print('as_strided', timeit('f_ar(a, 100, 100)', **kwds))
print('broadcast ', timeit('f_pp(a, 100, 100)', **kwds))
``````

Sample run:

``````as_strided 0.048387714981799945
``````

Another solution is to use `as_strided`. `kron` is much slower then using `repeat` twice. I have found that `as_strided` is much faster than a double `repeat` in many cases (small arrays [<250x250] with only a doubling in each dimension `as_strided` was slower). The `as_strided` trick is as follows:

``````a = arange(1000000).reshape((1000, 1000)) # dummy data

from numpy.lib.stride_tricks import as_strided
N, M = 4,3 # number of time to replicate each point in each dimension
H, W = a.shape
b = as_strided(a, (H, N, W, M), (a.strides[0], 0, a.strides[1], 0)).reshape((H*N, W*M))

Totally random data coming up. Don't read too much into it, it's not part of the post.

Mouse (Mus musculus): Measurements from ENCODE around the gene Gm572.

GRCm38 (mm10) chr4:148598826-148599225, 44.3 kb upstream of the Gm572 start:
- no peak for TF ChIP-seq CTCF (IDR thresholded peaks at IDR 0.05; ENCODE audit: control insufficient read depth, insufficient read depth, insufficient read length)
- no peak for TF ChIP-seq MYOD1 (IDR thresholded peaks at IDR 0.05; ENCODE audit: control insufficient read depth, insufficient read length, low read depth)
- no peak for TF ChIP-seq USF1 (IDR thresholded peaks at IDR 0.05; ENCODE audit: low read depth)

``````

This works by using 0-length strides which causes numpy to read the same value multiple times (until it gets to the next dimension). The final `reshape` does copy the data, but only once unlike using a double `repeat` which will copy the data twice.

• Here's the link to the solution where `as_strided` was proposed, along with timings ;-) Commented Aug 20, 2017 at 13:36

Errata: I'm only taking 2x upsampling into account.

TL;DR It turns out that after the OpenCV version,

``````np.repeat(np.repeat(a, 2, axis=1), 2, axis=0)
``````

is the fastest. So the answer is - there's no faster ways in numpy today, but you can get a slight improvement by changing the order of axes.

And if you don't mind OpenCV -

``````cv.resize(a, None, fx=2, fy=2, interpolation=cv.INTER_NEAREST)
``````

Here is the test.

``````import timeit
import numpy as np
import cv2 as cv
test = np.zeros((16, 16, 3), dtype=np.float32)

def measure(f):
t = timeit.timeit("f(test)", number=1000, globals={"test": test, "f": f})
print("%s - %f"%(f.__name__, t))
return f, t

def fastest(c):
print(c.__name__)